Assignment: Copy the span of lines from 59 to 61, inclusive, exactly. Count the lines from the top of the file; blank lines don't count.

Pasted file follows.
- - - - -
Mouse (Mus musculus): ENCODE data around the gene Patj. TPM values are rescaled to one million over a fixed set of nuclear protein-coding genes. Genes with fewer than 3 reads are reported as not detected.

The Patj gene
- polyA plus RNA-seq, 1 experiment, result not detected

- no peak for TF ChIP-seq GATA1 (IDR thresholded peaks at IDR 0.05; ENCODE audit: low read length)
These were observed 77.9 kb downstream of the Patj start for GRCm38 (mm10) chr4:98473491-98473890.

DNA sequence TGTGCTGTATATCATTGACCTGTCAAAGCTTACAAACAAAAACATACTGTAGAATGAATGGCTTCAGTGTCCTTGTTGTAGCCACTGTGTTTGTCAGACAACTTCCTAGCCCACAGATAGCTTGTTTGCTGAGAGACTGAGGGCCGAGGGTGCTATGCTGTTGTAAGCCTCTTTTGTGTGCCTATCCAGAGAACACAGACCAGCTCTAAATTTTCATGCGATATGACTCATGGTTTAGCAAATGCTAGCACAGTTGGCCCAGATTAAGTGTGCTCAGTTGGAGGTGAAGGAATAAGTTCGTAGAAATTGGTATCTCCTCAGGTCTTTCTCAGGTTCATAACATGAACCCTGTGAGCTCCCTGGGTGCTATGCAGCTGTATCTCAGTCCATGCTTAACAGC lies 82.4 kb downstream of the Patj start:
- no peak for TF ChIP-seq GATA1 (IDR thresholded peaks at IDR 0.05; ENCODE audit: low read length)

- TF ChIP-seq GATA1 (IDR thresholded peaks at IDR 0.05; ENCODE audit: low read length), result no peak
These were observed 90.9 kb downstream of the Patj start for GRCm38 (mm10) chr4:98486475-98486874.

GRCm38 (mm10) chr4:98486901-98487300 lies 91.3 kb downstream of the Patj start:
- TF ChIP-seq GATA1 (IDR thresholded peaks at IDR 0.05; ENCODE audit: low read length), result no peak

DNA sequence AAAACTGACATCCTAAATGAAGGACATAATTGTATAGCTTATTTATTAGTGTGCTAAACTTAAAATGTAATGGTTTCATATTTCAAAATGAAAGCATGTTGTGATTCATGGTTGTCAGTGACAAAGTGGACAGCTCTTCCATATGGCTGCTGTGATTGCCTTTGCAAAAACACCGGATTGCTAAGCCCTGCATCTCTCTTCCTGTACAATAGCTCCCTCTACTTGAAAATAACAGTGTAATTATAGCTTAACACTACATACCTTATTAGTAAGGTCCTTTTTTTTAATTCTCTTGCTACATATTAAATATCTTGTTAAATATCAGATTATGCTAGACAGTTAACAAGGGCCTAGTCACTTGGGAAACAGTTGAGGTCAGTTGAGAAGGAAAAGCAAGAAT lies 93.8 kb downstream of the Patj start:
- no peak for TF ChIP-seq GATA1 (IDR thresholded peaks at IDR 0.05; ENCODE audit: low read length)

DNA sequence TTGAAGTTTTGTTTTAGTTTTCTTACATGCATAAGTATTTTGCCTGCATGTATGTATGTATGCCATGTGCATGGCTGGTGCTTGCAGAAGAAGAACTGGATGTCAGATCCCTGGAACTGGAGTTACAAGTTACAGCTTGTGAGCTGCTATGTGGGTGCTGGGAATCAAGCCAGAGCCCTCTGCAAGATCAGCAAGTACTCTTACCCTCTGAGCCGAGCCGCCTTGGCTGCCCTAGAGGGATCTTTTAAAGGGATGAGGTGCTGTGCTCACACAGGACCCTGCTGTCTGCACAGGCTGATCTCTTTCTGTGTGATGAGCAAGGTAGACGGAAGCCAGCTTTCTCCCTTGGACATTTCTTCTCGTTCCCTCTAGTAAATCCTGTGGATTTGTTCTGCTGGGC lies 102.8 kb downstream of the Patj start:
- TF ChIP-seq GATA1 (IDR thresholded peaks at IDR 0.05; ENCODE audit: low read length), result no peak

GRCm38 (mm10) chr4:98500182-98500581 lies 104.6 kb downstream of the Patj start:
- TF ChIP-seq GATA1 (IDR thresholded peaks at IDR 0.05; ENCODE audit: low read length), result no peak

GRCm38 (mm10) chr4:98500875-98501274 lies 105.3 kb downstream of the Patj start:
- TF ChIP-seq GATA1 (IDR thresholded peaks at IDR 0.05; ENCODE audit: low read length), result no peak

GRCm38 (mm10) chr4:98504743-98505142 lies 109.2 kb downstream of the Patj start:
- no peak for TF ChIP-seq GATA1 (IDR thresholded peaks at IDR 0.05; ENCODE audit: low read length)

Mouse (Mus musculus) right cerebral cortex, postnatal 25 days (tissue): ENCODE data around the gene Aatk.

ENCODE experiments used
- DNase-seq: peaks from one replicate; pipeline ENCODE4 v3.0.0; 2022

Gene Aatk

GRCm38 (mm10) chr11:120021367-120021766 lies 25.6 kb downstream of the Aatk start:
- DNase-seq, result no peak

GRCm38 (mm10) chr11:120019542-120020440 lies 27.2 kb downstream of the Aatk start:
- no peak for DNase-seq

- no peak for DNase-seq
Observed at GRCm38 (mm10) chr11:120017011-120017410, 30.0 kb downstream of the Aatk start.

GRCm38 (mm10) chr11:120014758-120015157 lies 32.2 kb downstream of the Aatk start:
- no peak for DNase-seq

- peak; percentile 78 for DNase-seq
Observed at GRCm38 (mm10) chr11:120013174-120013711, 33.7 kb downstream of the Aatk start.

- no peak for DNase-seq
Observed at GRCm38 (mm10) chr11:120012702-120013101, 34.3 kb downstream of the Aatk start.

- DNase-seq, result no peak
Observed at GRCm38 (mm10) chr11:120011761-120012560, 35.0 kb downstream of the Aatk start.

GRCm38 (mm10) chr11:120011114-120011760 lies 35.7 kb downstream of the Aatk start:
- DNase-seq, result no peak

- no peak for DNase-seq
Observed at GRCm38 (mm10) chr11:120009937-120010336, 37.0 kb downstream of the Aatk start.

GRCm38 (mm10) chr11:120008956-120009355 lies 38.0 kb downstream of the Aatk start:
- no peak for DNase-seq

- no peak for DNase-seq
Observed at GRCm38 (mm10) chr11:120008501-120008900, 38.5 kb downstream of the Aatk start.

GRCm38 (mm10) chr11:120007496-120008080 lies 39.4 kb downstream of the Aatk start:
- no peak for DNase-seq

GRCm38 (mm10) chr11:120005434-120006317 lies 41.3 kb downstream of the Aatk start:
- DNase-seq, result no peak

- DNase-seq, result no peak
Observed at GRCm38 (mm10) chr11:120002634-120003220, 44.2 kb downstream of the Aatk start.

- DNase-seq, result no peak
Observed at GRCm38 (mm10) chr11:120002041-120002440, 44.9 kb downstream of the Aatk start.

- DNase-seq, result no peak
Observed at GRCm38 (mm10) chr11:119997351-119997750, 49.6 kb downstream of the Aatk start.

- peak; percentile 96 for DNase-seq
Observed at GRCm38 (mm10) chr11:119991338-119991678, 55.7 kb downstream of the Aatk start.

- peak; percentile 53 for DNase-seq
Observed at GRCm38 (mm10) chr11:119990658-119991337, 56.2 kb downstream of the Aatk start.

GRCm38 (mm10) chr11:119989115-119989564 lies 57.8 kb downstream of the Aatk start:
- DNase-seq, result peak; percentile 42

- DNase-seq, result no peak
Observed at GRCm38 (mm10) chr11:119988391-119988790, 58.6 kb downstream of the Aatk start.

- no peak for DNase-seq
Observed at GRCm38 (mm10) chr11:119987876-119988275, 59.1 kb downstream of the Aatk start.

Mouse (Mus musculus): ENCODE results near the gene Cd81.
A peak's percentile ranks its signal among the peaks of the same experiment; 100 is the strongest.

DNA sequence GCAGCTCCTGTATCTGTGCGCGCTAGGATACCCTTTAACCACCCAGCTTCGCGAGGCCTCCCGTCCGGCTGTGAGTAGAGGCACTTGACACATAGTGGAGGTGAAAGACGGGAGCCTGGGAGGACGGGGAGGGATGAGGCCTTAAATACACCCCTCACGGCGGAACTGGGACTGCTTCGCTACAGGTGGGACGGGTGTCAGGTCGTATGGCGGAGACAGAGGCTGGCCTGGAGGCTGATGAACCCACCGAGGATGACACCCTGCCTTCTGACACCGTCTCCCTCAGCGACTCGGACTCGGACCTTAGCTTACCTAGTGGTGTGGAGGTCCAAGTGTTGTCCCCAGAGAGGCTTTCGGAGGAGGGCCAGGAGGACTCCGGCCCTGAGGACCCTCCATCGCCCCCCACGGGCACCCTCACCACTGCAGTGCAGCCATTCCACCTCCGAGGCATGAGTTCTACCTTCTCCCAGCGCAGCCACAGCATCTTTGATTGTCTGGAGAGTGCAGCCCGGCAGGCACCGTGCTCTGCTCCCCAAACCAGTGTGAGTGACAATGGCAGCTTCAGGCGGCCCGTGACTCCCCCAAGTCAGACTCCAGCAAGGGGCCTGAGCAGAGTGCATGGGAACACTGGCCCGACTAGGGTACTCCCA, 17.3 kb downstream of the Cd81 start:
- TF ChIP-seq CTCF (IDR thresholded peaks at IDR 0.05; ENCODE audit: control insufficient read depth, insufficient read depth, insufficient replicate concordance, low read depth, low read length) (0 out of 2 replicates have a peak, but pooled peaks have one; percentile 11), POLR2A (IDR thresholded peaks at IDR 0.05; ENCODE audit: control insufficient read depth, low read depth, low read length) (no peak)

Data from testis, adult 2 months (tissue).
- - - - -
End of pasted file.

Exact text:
Observed at GRCm38 (mm10) chr11:119991338-119991678, 55.7 kb downstream of the Aatk start.

- peak; percentile 53 for DNase-seq
Observed at GRCm38 (mm10) chr11:119990658-119991337, 56.2 kb downstream of the Aatk start.